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Did a search for .40-65 and didn't turn up anything. I'm shoot a Remington RB and .40-65 and was wondering if anyone shoots a
.40-65 in a Marlin lever action.
Jack,

I have a Stevens 44 1/2 single shot chambered in this grand old wildcat. I cast and load 270 to 410 gr PBB's over BP, Duplex loads, and Smokeless.

BTW, just watched a wonderful restoration of a Marlin 1895 square bolt in 40-82 go on auction today. $1,700 at Carol Watson's Orange Coast Auction.

Firearm Gun Rifle Trigger Shotgun
 

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Did a search for .40-65 and didn't turn up anything. I'm shoot a Remington RB and .40-65 and was wondering if anyone shoots a .40-65 in a Marlin lever action.
I have two vintage Marlin Model 1895's in .40-65 calibre within 500 serial numbers of each other. One has a 28 inch barrel. Only about 5000 were made. They weren't too popular, presumably because of their weight (although the Winchester Model 1886 is just as weighty), and seemed to sit in Factory inventory for a long time. My rifles were made in 1895. Both group very well when I use a 300 grain FN cast bullet of 20:1/ Pb: Sn alloy. The original specs called for a 265 grain F.N. bullet over black powder, but I shoot I.M.R. 4198 to blackpowder velocities ( 1300 f.p.s) and that uses up 21 grains of powder. It's important to slug the barrel to determine the groove diameter of your rifle and to shoot a bullet one to two thousandths of an inch greater than this measurement. These old original blackpowder rifles are almost always overbore for a .401" bullet because blackpowder results in good obturation of your soft cast lead bullet thereby sealing the bore from hot blow-by gases which heavily lead the barrel. Smokeless powder doesn't achieve that end to the same extent so your bullets must be loaded and fired overbore size. Sometimes it becomes impossible to chamber these overbore bullets because they stick at the chamber throat. Then it becomes a matter of choosing to use blackpowder or opening up the chamber throat a hair to accept your new bullet diameter. I chose to do the latter with both my rifles as I've had my fill of blackpowder and I'm not going back there. Both my rifles slug to .409" and my 300 grain bullet drops from my mould at .410" and I fire these unsized to obtain 4" groups at about 80 yards. If I don't follow this procedure and shoot underbore sized bullets with smokeless powder a lot of bullets don't make it to the paper at all while the ones that do tumble and enter the target sideways, and in groups of about a foot. Hope this helps. It's a wonderfully accurate old calibre with far less recoil that the .45-70, from which cases may be made in .40-65 by necking them down.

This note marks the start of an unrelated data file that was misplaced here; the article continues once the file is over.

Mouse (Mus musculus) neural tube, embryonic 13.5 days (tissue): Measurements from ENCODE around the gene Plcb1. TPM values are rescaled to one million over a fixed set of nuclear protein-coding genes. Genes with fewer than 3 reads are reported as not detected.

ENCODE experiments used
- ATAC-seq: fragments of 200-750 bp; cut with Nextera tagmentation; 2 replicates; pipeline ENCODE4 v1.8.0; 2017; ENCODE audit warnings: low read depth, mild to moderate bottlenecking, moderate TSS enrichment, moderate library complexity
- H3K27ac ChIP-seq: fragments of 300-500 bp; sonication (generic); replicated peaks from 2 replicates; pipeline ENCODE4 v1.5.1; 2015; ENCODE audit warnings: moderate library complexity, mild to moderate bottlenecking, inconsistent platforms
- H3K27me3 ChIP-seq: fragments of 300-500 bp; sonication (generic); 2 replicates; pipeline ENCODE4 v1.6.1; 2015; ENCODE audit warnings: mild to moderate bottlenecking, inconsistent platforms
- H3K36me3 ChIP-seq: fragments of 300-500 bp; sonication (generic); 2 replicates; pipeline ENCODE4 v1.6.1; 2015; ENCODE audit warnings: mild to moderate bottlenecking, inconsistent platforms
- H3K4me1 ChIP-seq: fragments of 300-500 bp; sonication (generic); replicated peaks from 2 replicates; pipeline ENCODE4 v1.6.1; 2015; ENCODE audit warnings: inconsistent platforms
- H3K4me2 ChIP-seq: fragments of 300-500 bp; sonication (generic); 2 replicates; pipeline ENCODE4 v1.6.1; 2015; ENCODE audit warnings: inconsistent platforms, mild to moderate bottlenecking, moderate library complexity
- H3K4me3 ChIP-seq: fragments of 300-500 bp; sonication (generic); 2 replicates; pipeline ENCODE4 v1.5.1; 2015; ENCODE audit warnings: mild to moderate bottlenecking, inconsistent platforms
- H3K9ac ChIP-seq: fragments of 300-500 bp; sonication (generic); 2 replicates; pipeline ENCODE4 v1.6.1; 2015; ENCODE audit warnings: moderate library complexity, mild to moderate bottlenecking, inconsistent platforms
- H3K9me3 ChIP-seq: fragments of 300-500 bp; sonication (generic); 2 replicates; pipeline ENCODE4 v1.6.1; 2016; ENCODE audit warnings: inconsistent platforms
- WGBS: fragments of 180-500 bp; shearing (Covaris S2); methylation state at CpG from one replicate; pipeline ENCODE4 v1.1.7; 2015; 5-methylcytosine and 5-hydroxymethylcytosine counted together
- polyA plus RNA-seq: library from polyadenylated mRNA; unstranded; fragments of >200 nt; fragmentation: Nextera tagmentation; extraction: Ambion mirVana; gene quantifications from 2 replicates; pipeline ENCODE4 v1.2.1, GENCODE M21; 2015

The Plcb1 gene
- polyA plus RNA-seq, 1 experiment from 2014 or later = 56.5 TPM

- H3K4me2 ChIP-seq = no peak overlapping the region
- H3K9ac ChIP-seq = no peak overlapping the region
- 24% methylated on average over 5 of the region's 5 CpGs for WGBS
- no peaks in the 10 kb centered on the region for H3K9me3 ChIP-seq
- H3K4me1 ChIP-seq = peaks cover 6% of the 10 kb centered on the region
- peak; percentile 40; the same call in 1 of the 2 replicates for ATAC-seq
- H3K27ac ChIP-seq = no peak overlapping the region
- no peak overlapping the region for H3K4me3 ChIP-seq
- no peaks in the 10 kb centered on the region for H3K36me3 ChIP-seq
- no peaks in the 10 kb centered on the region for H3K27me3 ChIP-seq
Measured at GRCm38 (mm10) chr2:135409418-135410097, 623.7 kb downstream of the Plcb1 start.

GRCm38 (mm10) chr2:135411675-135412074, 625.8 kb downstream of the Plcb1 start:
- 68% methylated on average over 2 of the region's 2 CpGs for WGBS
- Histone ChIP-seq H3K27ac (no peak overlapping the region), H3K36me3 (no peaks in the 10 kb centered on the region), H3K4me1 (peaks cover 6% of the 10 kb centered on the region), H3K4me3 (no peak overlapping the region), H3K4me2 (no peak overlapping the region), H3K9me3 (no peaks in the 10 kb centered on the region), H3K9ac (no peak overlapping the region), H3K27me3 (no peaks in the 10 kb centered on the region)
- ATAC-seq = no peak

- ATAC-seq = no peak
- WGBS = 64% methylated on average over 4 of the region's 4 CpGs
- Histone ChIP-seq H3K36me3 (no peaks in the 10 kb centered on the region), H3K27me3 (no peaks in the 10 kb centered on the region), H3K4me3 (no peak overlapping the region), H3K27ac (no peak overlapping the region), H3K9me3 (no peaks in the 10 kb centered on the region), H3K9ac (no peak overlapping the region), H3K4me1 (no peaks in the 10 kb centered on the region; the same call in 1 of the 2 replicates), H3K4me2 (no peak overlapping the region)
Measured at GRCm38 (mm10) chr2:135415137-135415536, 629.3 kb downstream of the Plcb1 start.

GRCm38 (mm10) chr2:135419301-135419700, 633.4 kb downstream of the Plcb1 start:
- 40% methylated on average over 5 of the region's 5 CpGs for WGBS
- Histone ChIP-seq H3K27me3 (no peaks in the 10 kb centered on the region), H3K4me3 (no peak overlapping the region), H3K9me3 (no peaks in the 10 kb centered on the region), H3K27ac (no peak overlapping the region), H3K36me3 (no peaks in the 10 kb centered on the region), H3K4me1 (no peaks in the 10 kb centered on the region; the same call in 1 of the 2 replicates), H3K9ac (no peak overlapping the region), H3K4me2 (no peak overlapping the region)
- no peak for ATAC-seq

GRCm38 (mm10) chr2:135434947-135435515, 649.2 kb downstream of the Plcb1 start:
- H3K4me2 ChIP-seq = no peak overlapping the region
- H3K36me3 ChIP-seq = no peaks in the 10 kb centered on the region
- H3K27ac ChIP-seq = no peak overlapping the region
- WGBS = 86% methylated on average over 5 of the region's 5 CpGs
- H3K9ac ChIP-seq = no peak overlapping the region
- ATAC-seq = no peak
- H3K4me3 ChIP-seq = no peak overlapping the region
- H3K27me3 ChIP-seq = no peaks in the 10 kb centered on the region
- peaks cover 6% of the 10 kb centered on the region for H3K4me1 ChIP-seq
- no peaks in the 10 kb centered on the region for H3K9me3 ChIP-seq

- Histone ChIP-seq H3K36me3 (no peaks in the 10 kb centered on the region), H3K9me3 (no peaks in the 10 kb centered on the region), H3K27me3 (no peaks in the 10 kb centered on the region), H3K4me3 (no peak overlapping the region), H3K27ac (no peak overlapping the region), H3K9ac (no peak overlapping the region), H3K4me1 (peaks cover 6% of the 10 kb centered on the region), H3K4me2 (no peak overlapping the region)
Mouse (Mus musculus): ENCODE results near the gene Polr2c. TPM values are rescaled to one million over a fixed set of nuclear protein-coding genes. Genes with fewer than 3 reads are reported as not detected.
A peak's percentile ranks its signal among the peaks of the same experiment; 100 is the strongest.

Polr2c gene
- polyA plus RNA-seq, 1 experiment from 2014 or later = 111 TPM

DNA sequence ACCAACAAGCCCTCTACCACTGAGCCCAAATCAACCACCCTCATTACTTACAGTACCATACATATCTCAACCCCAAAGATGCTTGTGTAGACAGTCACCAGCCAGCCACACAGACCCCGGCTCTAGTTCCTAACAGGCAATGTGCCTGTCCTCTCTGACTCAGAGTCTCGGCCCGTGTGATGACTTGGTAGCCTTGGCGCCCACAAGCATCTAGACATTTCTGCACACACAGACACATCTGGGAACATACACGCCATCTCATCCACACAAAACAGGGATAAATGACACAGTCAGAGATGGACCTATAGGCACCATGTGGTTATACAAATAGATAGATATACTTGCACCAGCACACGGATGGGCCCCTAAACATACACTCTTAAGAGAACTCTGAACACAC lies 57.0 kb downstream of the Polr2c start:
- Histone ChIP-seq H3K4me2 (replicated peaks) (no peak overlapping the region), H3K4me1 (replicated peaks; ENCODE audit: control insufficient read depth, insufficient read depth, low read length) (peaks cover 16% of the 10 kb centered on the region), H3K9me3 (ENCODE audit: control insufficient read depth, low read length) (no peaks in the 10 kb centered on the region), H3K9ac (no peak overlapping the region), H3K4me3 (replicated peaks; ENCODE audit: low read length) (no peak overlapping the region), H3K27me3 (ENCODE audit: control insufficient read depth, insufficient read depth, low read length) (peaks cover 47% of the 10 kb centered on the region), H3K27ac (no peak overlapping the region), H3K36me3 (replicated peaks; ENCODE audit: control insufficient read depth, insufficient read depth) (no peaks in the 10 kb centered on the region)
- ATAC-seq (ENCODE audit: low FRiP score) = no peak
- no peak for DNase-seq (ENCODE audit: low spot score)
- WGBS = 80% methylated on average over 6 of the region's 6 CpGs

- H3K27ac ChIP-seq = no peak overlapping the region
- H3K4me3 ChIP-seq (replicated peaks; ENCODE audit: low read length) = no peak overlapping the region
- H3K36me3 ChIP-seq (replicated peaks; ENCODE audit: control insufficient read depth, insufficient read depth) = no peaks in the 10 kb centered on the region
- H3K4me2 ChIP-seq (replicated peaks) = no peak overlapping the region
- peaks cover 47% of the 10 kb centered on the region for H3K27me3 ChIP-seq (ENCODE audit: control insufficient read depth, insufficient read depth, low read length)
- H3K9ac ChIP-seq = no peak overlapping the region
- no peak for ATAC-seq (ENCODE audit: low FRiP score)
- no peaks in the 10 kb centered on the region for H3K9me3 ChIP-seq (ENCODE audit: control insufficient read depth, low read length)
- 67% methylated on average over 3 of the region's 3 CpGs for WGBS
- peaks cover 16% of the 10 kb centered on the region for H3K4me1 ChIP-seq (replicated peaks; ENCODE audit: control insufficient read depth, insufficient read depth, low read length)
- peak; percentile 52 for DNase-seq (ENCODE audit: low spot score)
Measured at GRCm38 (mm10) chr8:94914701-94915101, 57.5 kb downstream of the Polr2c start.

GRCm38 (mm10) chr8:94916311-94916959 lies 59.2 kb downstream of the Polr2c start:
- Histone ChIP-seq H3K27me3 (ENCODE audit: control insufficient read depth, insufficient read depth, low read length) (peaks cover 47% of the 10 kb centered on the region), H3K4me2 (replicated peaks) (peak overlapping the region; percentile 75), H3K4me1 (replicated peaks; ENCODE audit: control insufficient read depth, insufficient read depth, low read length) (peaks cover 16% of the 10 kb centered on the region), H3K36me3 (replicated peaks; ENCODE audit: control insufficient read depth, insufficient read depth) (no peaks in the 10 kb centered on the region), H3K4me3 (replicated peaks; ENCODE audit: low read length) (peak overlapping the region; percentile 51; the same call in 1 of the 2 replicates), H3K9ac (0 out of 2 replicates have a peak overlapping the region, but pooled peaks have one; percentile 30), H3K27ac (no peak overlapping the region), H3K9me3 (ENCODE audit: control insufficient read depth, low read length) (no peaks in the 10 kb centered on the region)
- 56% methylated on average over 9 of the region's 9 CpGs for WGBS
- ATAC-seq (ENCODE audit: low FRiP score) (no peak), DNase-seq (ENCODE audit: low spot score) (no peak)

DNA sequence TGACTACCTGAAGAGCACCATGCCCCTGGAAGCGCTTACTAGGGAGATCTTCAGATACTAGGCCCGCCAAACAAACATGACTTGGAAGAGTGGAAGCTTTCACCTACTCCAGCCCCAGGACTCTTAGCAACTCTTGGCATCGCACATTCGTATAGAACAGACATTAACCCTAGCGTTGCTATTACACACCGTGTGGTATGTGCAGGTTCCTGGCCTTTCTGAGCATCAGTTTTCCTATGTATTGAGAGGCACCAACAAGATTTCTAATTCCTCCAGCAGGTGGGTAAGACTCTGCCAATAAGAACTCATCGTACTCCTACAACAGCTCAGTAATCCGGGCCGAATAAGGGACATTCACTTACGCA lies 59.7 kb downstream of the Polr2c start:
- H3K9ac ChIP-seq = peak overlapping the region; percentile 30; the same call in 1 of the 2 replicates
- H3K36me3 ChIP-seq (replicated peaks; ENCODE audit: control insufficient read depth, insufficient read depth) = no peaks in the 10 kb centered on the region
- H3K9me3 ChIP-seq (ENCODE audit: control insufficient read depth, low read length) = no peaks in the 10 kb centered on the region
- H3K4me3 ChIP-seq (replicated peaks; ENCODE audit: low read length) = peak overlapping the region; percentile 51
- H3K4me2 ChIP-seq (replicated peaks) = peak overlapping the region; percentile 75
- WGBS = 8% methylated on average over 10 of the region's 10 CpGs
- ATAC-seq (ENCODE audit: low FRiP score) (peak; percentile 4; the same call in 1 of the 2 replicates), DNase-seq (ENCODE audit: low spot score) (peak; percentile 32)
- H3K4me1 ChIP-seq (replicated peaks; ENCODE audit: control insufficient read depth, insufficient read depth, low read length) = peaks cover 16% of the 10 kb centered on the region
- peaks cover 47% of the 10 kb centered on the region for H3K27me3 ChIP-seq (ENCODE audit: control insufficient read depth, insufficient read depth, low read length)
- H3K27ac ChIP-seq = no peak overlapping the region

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Discussion Starter · #4 ·
I shoot 400 grain Postel bullets in my .40-65 Remington roller using 2X Old Eynsford 58.5 grains woth a veggie over powder wad.

I should have been more detailed with my question. I have a chance to buy a used Marlin 1895 (new model) in .45-70 and I would want to convert it to .40-65 WCF. Just wondering if anyone have done that and what gunsmithing does it entail. I'm leaning toward having it relined in .40-65. Rather than replacing the 26" octagon barrel that's on it. Original magazine tube should work. Now that leaves the extractor/ejector system. Will the original to the rifle work or would it have to be reworked. If anyone has done this conversion, I would like to hear from you. Thanks for reading my post.
 

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My only experience with the 40/65 Winchester was in a Pedersoli Sharps replica but since the cartridge is just a necked down 45/70 I would think the extractor of a 45/70 should work fine.
 

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I have an 1881 in .40-60 Marlin, (same as .40-65 WCF). After slugging the bore I found that .406 diameter bullets shoot the best! I've had the best luck with 11 grains of Trail Boss with holes touching groups at 50 yards. I had hopes for Unigue and 5477 but so far have not found the proper powder charge. Otherwise is operates smoothly and is a hoot to shoot!
 

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Funny how good cartridges have faded away. Some 40-65s' use a 30-40 Krag bolt face so I suppose production efficiencies held them back. They were fairly popular in their day but smokeless kind of killed them off. They would still make a pretty fair lever and offer something over a 38-55.

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